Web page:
Paula Rabinowitz reminiscences about her own interest in what she refers to as pulp, i.e. novels printed on sub-standard paper and not meant to last, though my two Pocket Books publications are still in reasonable condition. Others, like a Signet edition of Henry Miller’s Nights of Love and Laughter that I picked up when I was in the army in Germany in 1956, now have loose pages and other signs of age and use. Rabinowitz, coming along later, says that she initially looked for the pulp paperback versions of books of a writer like William Faulkner, and that she wasn’t then interested in what she describes as “Pulp meant to be pulp, true trash.” What she wanted was “the special thrill that came from seeing Nathaniel Hawthorn’s name on a cheesy cover, the pleasure of seeing the more revered writers brought low, sitting right next to John O’Hara or worse, covers with cellophane peeling, pages yellowing just the same.” I’ve got to admit that I bristled a bit at what I take to be an unnecessary slight on John O’Hara. I scan his paperbacks on my shelves and see what I think are a couple of perfectly good novels and more than a few collections of short stories, many of which are still worth reading. He was certainly a better writer than, say, March Hastings whose novel, Three Women, is discussed by Rabinowitz in a later chapter without any adverse comments on its literary qualities which are quite negligible. To be fair to Rabinowitz, she is dealing with it in a context in which literary qualities are not of key importance. People sometimes buy novels because they seem to be about a subject that they’re interested in, or that they want to know more about, or for a variety of other reasons. I’ve read a number of pulp novels about jazz, for example, not because they’re well-written but because I happen to be a life-long fan of the music, and anything about it arouses my interest. With March Hastings, Rabinowitz makes a persuasive case for suggesting that her book could have acted as a kind of guide to a world (lesbianism) that some women wanted to experience but didn’t know how to go about it. Pulp novels were distributed through outlets (drug stores, etc.) not normally used by hardback publishers, so were easier to obtain than more-expensive editions. This inevitably led to calls for bans on the kind of often sensational covers that were used to draw attention to the books, even if the contents were relatively innocuous.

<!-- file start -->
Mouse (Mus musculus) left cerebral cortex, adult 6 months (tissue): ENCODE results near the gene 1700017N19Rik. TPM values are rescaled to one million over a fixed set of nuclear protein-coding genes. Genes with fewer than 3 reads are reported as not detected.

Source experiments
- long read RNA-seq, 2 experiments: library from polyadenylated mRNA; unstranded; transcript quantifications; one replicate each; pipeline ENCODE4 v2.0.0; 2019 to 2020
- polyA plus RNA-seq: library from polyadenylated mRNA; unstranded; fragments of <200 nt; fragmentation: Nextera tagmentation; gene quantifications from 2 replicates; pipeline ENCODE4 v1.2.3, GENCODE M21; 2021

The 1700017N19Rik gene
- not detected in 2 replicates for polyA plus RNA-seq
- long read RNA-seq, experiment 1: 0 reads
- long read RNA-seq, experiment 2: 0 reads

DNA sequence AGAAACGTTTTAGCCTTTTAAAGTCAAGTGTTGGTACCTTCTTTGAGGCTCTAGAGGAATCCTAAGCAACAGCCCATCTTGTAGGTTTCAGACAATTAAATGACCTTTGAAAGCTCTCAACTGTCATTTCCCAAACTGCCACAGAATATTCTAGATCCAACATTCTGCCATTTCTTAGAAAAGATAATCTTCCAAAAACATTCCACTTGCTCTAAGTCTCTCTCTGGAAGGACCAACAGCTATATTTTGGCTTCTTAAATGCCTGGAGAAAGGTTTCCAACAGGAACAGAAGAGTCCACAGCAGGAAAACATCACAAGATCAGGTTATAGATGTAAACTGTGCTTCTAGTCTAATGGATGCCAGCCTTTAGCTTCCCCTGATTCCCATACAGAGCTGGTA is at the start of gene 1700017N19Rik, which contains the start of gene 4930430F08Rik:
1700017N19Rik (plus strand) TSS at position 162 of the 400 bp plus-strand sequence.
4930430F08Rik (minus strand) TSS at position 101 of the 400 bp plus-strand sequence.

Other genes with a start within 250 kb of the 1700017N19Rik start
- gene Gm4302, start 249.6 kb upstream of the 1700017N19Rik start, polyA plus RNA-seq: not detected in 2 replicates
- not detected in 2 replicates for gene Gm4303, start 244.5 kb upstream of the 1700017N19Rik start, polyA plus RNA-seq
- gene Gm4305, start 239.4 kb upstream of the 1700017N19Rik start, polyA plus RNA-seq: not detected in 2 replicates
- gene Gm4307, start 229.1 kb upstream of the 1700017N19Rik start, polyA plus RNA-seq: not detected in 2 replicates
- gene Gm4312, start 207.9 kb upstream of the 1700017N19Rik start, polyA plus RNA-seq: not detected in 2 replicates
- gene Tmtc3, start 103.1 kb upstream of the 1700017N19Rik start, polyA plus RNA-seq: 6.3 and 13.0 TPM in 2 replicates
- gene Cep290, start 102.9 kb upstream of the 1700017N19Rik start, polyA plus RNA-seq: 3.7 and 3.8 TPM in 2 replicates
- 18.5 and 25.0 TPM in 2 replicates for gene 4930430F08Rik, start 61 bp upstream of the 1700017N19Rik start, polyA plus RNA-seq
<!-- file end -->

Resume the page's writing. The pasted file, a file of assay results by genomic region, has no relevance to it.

Eye-catching covers weren’t only used for books which might attract because they were about gays, lesbians, juvenile delinquents, or other groups outside conventional society. Rabinowitz reproduces the cover of a 1952 Cardinal edition of Thomas Hardy’s Tess of the D’Urbervilles which has a woman in a low-necked dress being carried by a man who is looking lustfully at her. And the cover also says that it’s a “classic novel of a woman’s unwilling fall from virtue.”  The cover of my 1950 Avon edition of James T. Farrell’s Yesterday’s Love, a collection of his short stories, shows a half-dressed woman talking on the telephone while a man’s disembodied face smiles knowingly at her. Denys Val Baker’s A Journey with Love, a novel he couldn’t get published in Britain, came out from Crest Books in 1956 and showed a couple locked together by the sea while we’re told that the writing can be compared to Lady’s Chatterley’s Lover for its explicitness. One of my own favourites is the 1963 Belmont edition of Robert McAlmon’s  There was a Rustle of Black Silk Stockings, which focused on a pair of female legs though they weren’t clad in black silk stockings. The book was described as a scandalous “lost novel” by “the master of the Hemingway-F. Scott Fitzgerald circle.” McAlmon had indeed been in expatriate Paris in the 1920s, but the book was actually a reprint of Distinguished Air (Grim Fairy Tales), a collection of three stories originally published by Contact Press, Paris, in 1925, and with an extra story added. I was delighted that someone had reprinted the stories, even with the lurid cover, because the original edition was impossible to find at a price I could afford. A forty cents paperback (bought in England for a couple of shillings) allowed me to read the stories. A few years before, in the 1950s, I’d discovered William Faulkner and many others in Signet paperbacks available in German shops, all at a price that I could find from my soldier’s pay.